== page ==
Fitting: Fitting Yokes to Rounded Backs
You’ve chosen an excellent style for your back and shoulder fitting issues, says fitting expert Karen Howland, because the yoke provides two seams for adjusting the fit at the shoulders, not just one. We’ll deal first with your square shoulders, then alter for the back curve. I’ll also show how you can accommodate a narrower shoulder width in front than in back, since this is common with a rounded back. But first, take a look at the drawings below, which show how the dart on a fitted but yokeless shirt or blouse back is converted to a curved yoke seam on the back piece when a fitted yoked pattern is designed. On loose-fitting or unfitted garments, you may find a yoke that is simply a style feature, with straight seamlines on both the back and the yoke. On garments like this, the yoke seamlines can be placed anywhere on the back pattern (by the designer), and may be many inches below the neckline, nowhere near the curved area of the back. But if the back/ yoke seamline is curved to provide shaping, the yoke seamlines will typically fall near the neck and most curved portion of the back. To best solve your problem, begin with a pattern that has a curved seamline on the top of the back.
How shaped yoke seams are developed
Most square shoulders can be accommodated with a simple change to the angles of the front/yoke seamlines. Probably the easiest way to determine the angles you need is by pin-fitting a muslin shirt front to a muslin yoke. Cut both with extra-wide seam allowances at the yoke seamlines, then (wearing a T-shirt so you’ll have something to pin the pieces to) arrange the front smoothly in place with its center front centered and vertical, and place the yoke on your shoulders. With the yoke piece over the front, fold and pin the yoke’s front seam allowance at an angle that looks good to you (using its existing position on the neckline), then trace this edge onto the muslin below to create its seamline. Compare the new seamlines with the original pattern (adjust so the difference is equally divided), and then raise the front and back armhole seamlines at the side seam by this adjusted amount to make up for the changes, as shown in the drawings at top left.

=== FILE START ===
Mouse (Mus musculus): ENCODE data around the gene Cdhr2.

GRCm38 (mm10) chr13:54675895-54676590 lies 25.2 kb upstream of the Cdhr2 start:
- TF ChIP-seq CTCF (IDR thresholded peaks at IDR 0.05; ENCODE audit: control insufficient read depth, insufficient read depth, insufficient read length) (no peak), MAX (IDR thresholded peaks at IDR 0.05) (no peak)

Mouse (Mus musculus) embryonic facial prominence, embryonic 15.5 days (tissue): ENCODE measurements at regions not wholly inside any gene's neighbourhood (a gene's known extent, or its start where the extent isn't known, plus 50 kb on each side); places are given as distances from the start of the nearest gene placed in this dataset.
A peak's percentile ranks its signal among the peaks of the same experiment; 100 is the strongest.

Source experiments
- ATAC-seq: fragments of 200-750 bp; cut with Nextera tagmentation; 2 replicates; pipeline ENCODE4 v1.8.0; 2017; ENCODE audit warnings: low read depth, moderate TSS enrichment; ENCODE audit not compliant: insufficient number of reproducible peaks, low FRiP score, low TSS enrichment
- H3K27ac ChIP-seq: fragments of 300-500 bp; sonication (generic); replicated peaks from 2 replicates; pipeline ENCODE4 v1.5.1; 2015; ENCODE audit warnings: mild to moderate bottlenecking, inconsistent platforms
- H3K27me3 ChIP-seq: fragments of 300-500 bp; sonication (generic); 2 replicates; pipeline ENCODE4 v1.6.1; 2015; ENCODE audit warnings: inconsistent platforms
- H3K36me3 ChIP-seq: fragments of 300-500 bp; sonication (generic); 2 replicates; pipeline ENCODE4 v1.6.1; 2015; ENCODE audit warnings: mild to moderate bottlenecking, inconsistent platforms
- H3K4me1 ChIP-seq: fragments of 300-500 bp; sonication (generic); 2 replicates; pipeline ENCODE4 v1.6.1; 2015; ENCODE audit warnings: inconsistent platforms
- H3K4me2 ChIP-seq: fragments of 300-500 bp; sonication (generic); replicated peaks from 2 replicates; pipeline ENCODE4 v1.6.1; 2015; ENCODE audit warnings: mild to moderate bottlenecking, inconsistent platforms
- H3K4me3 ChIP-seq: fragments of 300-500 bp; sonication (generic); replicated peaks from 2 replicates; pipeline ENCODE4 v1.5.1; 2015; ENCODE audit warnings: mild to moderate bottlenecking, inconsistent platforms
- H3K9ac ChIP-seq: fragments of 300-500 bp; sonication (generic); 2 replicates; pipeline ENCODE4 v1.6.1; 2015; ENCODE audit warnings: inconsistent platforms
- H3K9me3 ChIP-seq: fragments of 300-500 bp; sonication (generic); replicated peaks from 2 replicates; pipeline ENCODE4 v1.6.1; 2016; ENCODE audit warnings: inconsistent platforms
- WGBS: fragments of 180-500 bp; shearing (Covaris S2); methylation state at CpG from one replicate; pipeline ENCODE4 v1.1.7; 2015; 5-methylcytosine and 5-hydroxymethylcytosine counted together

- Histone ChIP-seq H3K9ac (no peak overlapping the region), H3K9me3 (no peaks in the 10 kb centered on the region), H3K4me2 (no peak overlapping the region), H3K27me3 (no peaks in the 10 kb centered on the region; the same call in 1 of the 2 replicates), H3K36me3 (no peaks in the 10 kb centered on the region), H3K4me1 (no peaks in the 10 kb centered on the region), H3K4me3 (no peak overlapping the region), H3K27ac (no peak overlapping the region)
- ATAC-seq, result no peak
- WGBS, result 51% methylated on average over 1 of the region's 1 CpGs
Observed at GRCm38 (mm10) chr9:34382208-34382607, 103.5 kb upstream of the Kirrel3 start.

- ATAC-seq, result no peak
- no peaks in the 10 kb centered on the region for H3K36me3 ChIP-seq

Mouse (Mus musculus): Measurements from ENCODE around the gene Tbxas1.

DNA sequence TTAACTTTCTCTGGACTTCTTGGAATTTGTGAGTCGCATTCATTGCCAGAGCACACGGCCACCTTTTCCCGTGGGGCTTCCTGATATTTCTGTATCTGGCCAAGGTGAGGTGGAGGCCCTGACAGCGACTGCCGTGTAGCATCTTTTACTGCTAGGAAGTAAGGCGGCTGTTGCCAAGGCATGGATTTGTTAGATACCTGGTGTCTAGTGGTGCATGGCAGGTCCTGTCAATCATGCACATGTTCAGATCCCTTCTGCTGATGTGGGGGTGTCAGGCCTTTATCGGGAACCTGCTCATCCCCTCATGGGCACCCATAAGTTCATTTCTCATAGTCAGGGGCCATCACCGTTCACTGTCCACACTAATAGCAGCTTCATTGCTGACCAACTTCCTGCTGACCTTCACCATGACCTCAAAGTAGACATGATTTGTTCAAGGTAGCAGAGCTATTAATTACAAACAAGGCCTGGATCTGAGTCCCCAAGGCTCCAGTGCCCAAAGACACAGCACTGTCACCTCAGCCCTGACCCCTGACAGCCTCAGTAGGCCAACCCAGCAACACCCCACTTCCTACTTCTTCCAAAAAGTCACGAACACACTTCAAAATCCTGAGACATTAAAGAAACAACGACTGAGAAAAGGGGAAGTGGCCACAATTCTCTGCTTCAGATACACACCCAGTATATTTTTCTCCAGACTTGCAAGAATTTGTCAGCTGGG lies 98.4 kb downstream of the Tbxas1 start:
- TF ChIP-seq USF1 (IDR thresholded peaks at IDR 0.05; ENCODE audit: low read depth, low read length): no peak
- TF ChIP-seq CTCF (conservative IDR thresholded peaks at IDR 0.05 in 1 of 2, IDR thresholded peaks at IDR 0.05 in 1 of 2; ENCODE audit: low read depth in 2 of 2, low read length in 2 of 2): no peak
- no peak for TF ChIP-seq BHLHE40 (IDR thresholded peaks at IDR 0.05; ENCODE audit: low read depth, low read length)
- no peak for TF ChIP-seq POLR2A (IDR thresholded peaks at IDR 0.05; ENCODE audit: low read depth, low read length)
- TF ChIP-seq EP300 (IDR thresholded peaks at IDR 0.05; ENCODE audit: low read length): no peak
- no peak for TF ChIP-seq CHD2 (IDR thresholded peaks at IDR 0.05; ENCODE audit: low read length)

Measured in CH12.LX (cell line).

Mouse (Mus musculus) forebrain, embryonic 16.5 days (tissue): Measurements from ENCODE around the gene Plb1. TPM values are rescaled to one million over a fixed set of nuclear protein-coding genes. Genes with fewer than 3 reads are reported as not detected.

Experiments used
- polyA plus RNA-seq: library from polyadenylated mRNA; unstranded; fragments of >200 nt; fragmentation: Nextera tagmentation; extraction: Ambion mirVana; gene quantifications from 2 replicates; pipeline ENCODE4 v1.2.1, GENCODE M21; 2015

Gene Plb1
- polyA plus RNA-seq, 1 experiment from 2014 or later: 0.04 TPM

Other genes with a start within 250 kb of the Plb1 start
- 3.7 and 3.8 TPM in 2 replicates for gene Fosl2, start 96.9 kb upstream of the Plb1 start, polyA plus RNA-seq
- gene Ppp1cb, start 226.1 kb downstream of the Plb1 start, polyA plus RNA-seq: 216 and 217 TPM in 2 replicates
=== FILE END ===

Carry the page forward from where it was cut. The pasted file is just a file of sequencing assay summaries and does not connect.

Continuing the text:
Correct for square shoulders
To alter the yoke seamline in back to accommodate a rounded back, first measure your waist-to-neckline distance at the center back and compare this to your pattern; you’ll be longer, due to the increased curvature. Add the difference as shown in the drawing at middle left, which will increase the amount of dart control provided by the yoke seamline on the back piece.
Correct for back curve
To put all these adjustments together, see the drawing at left. You’ll be able to adjust the relative widths of the front and back at the shoulders by altering the position of your new armhole, using your own width measurements in these areas. A flexible ruler (available from art and drafting stores), is a handy tool for adjusting and drawing armhole curves without changing the overall seam length.
Align pieces and draw new armhole
Karen Howland fits in Chillicothe, Ill.
From Threads #109
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